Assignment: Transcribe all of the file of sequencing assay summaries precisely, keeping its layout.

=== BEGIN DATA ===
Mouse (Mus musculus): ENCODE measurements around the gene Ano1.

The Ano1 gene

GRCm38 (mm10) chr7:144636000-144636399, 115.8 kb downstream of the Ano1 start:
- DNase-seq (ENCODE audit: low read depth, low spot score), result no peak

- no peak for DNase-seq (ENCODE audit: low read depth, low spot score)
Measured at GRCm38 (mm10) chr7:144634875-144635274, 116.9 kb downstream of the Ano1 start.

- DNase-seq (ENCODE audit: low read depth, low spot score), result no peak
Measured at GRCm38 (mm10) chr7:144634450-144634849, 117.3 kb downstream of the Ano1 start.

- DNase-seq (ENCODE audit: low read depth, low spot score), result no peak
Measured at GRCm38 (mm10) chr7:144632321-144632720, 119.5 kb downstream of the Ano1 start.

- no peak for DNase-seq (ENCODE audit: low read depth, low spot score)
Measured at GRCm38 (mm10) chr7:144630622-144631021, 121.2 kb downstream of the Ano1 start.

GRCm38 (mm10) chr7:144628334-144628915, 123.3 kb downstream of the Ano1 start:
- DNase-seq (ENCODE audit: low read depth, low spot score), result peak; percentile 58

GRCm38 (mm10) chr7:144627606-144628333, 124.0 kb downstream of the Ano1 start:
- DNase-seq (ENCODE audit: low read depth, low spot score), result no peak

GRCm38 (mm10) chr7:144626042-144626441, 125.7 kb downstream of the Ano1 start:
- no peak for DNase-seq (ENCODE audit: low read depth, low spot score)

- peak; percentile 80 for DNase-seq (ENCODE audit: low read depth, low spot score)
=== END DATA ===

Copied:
Mouse (Mus musculus): ENCODE measurements around the gene Ano1.

The Ano1 gene

GRCm38 (mm10) chr7:144636000-144636399, 115.8 kb downstream of the Ano1 start:
- DNase-seq (ENCODE audit: low read depth, low spot score), result no peak

- no peak for DNase-seq (ENCODE audit: low read depth, low spot score)
Measured at GRCm38 (mm10) chr7:144634875-144635274, 116.9 kb downstream of the Ano1 start.

- DNase-seq (ENCODE audit: low read depth, low spot score), result no peak
Measured at GRCm38 (mm10) chr7:144634450-144634849, 117.3 kb downstream of the Ano1 start.

- DNase-seq (ENCODE audit: low read depth, low spot score), result no peak
Measured at GRCm38 (mm10) chr7:144632321-144632720, 119.5 kb downstream of the Ano1 start.

- no peak for DNase-seq (ENCODE audit: low read depth, low spot score)
Measured at GRCm38 (mm10) chr7:144630622-144631021, 121.2 kb downstream of the Ano1 start.

GRCm38 (mm10) chr7:144628334-144628915, 123.3 kb downstream of the Ano1 start:
- DNase-seq (ENCODE audit: low read depth, low spot score), result peak; percentile 58

GRCm38 (mm10) chr7:144627606-144628333, 124.0 kb downstream of the Ano1 start:
- DNase-seq (ENCODE audit: low read depth, low spot score), result no peak

GRCm38 (mm10) chr7:144626042-144626441, 125.7 kb downstream of the Ano1 start:
- no peak for DNase-seq (ENCODE audit: low read depth, low spot score)

- peak; percentile 80 for DNase-seq (ENCODE audit: low read depth, low spot score)